Makita Shoten

Makita Shoten

Customers have a variety of needs.
Meeting these needs is natural.
Rather than to create a large output, the manufacturer's mission is to correctly meet detailed fine requests.
Making these Sakai knives requires a division of labor system. Skilled craftsmen are essential for these knives to exist.
The characteristics of the materials together with the techniques of forging, sharpening, handle-attachment and inscription...
These Sakai knives are born from materials and a series of artisanal techniques.
With sharpness born from traditional techniques that you'll understand when using & comparing.
A wonderful union of craftsmen and techniques creates the knives of Makita Shoten.

Makita Shoten has continued to make knives in Sakai over 5 generations.

A long time ago, many konbu artisans visited this store as they made knives for konbu.
With a history that has continued for 600 years, Sakai knives have evolved along with Japanese food culture.
In the Edo period, konbu taken to Osaka from Hokkaido by Kitamaebune ship spread to common people from Sakai.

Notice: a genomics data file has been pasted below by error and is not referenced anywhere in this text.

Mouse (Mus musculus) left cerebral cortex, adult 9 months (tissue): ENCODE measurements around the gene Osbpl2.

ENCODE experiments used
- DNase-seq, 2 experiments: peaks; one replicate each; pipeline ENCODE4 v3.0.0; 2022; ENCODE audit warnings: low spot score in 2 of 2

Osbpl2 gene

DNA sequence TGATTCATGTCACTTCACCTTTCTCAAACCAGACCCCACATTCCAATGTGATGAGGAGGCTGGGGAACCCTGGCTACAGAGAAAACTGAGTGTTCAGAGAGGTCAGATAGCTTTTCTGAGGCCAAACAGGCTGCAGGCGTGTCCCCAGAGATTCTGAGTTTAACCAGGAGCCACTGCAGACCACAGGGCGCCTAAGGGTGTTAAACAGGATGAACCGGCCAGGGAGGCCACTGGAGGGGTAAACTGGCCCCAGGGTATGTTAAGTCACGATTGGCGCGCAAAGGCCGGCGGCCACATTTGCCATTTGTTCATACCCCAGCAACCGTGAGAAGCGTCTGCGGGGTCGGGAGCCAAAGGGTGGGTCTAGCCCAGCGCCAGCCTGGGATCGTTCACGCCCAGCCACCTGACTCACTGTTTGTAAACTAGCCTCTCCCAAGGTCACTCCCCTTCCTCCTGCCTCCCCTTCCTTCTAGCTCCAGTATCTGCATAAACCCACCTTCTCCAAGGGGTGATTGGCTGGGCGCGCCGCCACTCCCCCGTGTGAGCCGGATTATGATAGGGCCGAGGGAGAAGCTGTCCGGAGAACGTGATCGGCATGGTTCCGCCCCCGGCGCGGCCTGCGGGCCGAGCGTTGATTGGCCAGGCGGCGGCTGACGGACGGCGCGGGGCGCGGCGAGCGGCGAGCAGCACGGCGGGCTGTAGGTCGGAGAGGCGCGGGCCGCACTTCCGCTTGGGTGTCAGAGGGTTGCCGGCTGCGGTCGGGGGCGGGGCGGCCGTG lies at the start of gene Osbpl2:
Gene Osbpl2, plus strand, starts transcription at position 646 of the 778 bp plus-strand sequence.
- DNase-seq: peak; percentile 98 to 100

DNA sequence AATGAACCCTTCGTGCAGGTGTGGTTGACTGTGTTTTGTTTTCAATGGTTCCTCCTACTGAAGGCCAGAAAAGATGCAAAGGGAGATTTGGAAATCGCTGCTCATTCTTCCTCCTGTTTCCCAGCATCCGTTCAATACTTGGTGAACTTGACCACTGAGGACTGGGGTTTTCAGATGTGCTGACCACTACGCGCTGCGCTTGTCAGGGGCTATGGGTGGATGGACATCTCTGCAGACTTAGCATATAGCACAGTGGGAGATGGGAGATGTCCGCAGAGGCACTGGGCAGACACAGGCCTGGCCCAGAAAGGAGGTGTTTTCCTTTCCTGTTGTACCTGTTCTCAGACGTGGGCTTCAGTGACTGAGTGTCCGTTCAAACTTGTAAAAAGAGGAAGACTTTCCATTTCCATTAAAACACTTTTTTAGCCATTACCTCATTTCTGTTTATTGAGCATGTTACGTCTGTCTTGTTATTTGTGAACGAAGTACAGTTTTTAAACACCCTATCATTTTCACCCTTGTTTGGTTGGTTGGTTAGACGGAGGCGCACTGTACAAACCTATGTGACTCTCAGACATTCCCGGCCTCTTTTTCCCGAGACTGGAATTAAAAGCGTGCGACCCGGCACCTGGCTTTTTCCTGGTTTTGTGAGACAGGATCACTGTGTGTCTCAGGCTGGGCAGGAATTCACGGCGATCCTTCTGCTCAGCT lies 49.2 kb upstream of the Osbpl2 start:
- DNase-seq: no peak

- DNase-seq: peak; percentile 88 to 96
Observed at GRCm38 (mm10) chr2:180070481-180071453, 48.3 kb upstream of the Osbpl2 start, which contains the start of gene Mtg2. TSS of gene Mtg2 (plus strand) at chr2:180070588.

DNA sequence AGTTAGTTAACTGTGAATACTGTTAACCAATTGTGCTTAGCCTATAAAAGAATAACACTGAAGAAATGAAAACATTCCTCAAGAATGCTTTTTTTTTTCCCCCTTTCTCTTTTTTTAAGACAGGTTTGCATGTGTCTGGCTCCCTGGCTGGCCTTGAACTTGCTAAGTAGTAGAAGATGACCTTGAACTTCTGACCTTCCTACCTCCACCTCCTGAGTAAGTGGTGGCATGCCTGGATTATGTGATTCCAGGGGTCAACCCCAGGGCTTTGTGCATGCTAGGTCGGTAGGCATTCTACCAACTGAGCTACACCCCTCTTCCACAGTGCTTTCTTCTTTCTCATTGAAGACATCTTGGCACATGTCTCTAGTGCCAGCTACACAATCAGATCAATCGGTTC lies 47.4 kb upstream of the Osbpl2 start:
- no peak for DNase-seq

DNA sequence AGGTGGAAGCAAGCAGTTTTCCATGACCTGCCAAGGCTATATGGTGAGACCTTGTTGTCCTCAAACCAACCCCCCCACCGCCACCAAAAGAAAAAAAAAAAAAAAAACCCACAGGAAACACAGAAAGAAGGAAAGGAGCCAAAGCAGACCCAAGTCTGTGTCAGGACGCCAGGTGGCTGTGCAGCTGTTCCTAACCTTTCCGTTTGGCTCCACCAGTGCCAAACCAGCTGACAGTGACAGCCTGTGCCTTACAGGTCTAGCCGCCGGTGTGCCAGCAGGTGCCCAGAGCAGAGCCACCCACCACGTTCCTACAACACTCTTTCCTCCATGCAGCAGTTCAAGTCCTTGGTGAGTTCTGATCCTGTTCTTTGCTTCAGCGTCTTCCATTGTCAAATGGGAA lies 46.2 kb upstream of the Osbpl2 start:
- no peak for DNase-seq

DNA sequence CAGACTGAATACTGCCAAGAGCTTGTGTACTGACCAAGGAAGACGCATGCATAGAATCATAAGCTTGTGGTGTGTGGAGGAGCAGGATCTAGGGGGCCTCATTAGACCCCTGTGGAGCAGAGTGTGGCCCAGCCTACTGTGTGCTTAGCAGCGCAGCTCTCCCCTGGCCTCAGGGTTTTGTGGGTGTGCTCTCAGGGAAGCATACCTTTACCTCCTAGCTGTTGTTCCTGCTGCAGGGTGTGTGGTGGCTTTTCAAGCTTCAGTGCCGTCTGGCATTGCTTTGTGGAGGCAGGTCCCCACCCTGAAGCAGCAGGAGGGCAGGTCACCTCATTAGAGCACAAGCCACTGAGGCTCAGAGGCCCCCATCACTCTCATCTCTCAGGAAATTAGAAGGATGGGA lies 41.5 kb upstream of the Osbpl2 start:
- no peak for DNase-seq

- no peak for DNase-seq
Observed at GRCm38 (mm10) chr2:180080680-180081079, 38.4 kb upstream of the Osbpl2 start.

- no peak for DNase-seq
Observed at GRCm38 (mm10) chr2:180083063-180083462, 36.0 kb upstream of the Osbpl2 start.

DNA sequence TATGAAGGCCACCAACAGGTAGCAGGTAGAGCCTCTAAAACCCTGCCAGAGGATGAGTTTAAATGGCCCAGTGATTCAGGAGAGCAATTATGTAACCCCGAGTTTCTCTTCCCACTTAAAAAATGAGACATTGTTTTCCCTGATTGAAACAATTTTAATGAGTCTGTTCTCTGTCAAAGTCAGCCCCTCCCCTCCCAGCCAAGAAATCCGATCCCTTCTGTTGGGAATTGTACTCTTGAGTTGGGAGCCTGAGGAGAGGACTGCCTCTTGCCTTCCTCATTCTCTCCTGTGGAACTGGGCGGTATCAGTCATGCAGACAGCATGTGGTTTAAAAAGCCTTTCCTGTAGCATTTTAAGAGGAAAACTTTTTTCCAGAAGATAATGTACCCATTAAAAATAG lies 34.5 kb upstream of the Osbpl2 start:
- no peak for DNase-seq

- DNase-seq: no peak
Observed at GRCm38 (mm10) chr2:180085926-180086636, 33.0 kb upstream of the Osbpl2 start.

Konbu artisans processed konbu by hand.

Habutae-like oboro konbu and silk-like tororo konbu were made using the handiwork of these artisans.
Konbu knives feature a slightly bent cutting edge and high sharpness for scraping the surface of konbu.
From Hokkaido to Kyushu, Makita was said to be the place to go for konbu knives.
Even as konbu artisans decrease along with advances in mechanization, as long as there are artisans who work by hand, Makita Shoten will continue to make konbu knives for them.

Sakai knives that support Japanese culture.

The knife-making techniques passed down in Sakai are a traditional craft.
At Makita Shoten that has been around for approximately 140 years since its founding in the Meiji period, there is a strong feeling of wanting to pass down the history of Sakai knives.
This is due to the fact that everyday knife-making is described in the progression of Japanese history learned at school during childhood.
Preserving the tradition of Sakai is not a special thing, but rather a matter of course engraved in the mind from an early age.

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